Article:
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Mavs' Jalen Brunson: 'I'm confident' despite Summer League struggles

Jalen Brunson, a second-round steal in last month's NBA Draft, isn't letting Summer Leauge shooting struggles affect his confidence.

LAS VEGAS – The Dallas Mavericks appeared elated when they drafted Villanova standout Jalen Brunson in the second round. To a person, the trio of Donnie Nelson, Rick Carlisle, and Michael Finley was surprised that Brunson was still available when the team took him with the 33rd overall pick in this summer's NBA Draft. They praised him for his leadership at the college level, where he led the Wildcats to two national championships in three years, and his family winning streak ways.

Now, months removed from NCAA glory, the spotlight is on Brunson again at Summer League. And, unfortunately, his game doesn't look as polished as it could be.

Through three games – all starts – Brunson was averaging seven points, three rebounds, and 4.3 assists in 23 minutes. On the surface, his numbers are fine, perhaps even innocuous. He does lead the team in assists, but what's troubling is that he's shooting just 19 percent. In a blowout 91-71 win against the Warriors on Monday, Brunson's shooting struggles continued as he made only two of his eight shots, both 3-pointers. According to Summer League head coach Jamahl Mosley, Brunson isn't letting his shooting woes frustrate him.

"He got going a little bit in the third [quarter]," Mosley said after the game. "That's the thing about him, from a winner's stand point, he's not letting those things discourage him. He kept going, he kept playing, hit a big shot, got an and-one, got himself to the free throw line to create his rhythm. He's getting to all the right spots. When that happens, it can create so many other things because he makes great reads for other guys that are on the floor."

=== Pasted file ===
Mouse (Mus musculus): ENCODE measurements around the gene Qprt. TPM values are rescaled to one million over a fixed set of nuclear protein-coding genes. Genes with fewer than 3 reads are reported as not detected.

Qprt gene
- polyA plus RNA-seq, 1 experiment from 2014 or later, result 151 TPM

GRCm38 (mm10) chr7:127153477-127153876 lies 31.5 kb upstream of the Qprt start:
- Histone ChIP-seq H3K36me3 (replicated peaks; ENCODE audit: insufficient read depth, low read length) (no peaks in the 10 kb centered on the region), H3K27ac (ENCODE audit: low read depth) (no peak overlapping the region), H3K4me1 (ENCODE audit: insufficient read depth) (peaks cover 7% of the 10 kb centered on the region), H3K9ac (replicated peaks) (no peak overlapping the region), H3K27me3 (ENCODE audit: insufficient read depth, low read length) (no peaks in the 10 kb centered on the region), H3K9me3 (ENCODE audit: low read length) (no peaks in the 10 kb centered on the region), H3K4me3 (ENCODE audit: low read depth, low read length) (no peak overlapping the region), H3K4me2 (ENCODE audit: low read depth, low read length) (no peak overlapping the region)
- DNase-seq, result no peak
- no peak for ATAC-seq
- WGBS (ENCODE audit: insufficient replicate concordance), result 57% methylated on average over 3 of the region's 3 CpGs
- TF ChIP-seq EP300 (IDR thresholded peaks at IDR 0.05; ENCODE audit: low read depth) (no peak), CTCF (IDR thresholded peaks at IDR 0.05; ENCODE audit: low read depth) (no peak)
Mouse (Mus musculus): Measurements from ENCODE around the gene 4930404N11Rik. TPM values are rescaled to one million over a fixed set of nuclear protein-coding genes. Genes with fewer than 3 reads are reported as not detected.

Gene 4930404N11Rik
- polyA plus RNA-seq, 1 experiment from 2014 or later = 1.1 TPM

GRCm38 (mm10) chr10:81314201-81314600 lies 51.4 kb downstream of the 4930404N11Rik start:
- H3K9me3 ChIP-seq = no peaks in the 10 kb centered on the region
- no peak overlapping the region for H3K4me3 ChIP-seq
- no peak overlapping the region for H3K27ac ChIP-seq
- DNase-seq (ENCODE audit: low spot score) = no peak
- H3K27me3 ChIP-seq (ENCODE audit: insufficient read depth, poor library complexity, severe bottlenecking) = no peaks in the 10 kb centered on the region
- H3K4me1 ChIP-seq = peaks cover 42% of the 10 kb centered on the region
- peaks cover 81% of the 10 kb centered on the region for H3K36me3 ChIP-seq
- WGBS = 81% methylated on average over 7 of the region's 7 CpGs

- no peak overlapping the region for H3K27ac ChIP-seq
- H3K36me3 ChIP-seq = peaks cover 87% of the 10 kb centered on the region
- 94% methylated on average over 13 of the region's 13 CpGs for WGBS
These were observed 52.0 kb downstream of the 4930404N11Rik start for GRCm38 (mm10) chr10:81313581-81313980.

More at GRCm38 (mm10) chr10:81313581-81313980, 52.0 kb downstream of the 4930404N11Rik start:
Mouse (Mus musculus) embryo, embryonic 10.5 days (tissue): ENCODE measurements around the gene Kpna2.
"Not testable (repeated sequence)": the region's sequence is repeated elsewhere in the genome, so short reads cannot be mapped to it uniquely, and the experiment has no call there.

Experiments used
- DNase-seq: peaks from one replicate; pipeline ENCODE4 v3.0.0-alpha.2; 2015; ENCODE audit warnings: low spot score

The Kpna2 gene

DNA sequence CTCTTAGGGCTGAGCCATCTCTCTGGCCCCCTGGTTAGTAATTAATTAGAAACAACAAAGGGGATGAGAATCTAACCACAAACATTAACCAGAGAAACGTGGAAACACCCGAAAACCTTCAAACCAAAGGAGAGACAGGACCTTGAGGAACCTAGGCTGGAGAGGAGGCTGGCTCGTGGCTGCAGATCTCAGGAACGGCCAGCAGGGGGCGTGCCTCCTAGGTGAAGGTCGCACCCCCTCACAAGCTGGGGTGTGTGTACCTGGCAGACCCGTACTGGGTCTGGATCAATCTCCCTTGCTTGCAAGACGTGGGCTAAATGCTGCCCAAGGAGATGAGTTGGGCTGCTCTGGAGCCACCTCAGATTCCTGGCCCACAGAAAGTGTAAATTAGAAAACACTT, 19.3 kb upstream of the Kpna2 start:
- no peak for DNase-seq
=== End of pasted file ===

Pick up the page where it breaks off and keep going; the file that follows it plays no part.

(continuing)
His two made field goals came in the third quarter. While his shot wasn't falling, he was active elsewhere. Brunson was finding his teammates as he notched eight assists. At one point, he found Ray Spalding under the basket with a nifty pass that led to an easy bucket. It's clear that he has the skills to compete at the next level, but there are going to be bumps along the way as he makes the transition from college to the NBA. Overcoming his shooting struggles is the first challenge. For his part, though, Brunson believes it's just a temporary setback.

"I feel like I'm definitely moving in the right direction," Brunson said. "It's just my confidence. I know how hard I work. I'm not going to let a couple of shots not going in alter that. I got to keep shooting and stay confident."